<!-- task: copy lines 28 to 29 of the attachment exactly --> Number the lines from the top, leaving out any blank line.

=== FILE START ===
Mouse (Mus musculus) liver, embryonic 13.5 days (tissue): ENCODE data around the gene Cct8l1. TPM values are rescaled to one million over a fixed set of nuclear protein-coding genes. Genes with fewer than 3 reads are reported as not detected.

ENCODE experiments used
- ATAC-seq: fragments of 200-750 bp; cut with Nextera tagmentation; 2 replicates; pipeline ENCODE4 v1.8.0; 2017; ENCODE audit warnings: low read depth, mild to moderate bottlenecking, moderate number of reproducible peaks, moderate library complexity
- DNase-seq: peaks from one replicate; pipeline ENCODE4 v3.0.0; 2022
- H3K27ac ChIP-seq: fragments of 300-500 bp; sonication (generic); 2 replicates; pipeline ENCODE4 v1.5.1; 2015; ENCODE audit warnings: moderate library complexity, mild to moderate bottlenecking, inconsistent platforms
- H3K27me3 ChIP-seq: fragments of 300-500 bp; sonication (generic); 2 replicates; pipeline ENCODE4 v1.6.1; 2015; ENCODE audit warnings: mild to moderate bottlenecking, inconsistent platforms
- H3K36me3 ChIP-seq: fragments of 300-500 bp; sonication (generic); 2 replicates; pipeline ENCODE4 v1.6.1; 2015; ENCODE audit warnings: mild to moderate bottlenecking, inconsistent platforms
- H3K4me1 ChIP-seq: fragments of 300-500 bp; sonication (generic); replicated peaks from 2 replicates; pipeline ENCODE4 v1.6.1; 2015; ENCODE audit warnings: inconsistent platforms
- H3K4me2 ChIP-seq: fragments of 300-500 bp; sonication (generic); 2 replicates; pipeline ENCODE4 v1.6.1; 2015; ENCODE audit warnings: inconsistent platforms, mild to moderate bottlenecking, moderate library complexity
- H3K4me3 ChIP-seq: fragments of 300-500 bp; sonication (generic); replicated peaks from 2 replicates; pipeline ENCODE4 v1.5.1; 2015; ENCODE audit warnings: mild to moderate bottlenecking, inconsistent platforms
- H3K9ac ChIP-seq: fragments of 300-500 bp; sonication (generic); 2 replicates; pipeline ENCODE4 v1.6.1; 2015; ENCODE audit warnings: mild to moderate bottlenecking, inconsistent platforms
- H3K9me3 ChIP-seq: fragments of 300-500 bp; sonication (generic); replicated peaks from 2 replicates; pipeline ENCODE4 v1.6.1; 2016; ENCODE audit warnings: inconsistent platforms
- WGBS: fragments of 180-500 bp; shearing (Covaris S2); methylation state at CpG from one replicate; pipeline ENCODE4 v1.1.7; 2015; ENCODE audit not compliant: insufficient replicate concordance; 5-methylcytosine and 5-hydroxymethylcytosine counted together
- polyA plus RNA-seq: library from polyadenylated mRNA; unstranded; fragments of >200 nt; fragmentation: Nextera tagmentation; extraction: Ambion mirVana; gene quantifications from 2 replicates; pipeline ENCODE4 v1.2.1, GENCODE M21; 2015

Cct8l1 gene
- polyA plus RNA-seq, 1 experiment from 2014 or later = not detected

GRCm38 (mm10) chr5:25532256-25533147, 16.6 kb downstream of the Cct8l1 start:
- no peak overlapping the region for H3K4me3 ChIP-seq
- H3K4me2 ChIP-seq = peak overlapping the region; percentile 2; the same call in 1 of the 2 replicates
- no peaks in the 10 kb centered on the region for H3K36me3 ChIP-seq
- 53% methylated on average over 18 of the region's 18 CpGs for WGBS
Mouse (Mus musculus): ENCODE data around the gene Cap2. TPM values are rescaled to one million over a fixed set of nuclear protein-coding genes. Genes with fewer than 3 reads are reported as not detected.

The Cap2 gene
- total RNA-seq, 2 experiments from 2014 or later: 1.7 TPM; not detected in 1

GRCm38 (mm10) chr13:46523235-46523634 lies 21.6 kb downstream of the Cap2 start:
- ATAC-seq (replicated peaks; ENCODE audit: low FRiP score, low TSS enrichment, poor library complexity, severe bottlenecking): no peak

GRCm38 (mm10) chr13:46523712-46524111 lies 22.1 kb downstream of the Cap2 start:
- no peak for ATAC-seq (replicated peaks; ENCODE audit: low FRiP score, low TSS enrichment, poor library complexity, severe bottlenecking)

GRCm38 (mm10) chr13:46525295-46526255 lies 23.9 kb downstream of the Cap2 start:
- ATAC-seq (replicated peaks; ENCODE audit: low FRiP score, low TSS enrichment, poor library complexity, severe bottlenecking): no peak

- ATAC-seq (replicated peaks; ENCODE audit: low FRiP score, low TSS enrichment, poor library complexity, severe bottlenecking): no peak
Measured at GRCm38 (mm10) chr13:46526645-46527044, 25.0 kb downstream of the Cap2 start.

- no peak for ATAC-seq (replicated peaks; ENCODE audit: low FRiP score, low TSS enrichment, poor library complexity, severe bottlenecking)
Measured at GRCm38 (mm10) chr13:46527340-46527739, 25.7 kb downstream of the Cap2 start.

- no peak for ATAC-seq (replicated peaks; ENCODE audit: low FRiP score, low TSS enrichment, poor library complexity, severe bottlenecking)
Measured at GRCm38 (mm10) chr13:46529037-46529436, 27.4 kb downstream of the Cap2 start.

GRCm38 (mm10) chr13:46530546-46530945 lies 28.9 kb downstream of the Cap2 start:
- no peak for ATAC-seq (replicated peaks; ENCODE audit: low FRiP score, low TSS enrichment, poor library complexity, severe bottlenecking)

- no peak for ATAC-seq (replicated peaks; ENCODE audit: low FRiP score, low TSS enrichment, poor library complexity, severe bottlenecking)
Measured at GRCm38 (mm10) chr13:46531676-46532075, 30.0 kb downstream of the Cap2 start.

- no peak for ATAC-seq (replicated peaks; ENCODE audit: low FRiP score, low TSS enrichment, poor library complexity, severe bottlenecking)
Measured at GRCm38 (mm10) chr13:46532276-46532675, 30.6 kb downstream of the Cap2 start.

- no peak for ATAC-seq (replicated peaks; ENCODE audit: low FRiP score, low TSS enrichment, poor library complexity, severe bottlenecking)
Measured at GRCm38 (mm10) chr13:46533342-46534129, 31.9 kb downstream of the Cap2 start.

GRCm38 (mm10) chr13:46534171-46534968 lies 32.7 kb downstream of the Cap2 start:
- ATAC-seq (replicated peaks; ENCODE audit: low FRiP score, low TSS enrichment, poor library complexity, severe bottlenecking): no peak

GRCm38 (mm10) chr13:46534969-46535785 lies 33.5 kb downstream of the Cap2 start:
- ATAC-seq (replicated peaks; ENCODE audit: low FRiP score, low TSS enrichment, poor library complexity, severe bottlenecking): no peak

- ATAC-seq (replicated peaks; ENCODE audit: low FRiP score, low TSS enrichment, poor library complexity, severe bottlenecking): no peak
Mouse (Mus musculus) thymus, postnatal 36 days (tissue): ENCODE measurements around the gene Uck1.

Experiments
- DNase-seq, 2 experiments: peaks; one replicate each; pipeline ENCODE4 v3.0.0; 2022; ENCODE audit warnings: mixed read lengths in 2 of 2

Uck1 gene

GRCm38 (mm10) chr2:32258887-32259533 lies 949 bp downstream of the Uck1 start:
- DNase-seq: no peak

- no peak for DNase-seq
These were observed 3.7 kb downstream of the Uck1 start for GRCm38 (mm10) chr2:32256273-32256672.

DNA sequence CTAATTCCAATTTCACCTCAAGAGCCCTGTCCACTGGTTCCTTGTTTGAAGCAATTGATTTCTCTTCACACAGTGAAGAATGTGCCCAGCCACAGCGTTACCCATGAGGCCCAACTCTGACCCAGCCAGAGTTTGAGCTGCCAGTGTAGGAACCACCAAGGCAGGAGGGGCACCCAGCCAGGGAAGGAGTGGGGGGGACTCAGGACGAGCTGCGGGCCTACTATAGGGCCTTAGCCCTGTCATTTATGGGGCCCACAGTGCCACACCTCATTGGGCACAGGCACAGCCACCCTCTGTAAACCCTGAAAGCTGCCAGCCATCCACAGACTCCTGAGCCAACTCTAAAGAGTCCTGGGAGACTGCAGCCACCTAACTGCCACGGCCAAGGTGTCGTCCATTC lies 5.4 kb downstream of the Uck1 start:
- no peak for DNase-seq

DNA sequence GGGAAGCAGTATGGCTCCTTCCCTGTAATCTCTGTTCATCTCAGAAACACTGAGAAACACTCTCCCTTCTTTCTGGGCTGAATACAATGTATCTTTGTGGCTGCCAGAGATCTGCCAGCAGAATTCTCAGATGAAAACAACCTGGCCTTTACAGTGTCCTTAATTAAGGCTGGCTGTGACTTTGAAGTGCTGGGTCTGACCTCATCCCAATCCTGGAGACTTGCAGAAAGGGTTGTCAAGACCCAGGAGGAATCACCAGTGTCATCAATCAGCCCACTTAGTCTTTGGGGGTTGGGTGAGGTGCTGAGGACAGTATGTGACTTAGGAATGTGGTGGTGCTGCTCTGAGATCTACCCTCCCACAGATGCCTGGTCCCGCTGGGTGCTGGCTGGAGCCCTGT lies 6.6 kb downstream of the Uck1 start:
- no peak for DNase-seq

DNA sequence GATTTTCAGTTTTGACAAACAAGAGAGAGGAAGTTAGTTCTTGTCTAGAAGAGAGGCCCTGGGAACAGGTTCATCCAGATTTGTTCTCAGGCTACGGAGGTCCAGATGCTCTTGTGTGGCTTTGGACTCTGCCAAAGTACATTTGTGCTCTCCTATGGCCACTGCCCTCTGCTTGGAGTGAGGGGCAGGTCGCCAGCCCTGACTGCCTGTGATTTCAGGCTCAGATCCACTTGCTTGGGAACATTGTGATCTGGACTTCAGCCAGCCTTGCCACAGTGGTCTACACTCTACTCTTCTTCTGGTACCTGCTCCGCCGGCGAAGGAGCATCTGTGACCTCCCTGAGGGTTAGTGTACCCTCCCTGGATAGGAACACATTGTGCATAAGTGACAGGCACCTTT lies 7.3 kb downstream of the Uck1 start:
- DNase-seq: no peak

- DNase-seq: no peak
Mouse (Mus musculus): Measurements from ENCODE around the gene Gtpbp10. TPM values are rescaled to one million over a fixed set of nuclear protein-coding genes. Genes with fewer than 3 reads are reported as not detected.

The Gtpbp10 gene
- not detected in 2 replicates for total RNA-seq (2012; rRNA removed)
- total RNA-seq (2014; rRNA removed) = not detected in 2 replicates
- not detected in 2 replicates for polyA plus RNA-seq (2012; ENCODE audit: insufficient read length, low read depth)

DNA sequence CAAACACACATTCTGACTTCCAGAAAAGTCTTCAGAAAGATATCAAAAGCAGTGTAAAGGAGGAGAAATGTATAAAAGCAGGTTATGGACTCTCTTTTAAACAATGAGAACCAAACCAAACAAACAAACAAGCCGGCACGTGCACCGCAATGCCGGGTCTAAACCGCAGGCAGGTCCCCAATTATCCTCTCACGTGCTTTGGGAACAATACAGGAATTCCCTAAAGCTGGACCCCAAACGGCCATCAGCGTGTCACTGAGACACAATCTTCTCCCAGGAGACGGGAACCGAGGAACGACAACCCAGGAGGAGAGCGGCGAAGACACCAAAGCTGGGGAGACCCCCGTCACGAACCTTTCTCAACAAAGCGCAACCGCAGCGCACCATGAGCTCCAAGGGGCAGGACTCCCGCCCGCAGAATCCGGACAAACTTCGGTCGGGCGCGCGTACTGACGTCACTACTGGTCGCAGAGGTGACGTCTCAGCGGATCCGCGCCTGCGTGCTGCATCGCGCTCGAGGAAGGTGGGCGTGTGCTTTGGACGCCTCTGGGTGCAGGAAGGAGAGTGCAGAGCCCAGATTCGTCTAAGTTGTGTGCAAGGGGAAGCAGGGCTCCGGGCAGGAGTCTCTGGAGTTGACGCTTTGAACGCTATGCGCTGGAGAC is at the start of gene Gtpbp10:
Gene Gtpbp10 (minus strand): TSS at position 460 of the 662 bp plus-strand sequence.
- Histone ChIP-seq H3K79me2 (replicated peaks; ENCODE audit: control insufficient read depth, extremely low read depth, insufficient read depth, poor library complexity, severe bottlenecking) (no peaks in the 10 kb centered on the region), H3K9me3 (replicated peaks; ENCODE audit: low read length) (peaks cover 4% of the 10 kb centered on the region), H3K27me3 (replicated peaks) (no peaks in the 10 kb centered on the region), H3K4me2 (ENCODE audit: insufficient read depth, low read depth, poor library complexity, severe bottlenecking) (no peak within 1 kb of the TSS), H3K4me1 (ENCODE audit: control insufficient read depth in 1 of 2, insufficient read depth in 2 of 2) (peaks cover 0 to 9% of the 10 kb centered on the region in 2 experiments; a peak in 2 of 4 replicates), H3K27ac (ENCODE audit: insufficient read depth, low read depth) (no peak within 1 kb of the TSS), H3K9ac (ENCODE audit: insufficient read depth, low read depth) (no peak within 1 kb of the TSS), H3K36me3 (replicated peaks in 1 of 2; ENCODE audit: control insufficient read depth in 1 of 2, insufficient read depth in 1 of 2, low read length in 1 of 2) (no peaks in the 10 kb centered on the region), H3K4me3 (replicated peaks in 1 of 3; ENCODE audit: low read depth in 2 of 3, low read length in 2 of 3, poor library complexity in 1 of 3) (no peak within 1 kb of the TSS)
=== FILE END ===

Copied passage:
- no peak for ATAC-seq (replicated peaks; ENCODE audit: low FRiP score, low TSS enrichment, poor library complexity, severe bottlenecking)

GRCm38 (mm10) chr13:46525295-46526255 lies 23.9 kb downstream of the Cap2 start: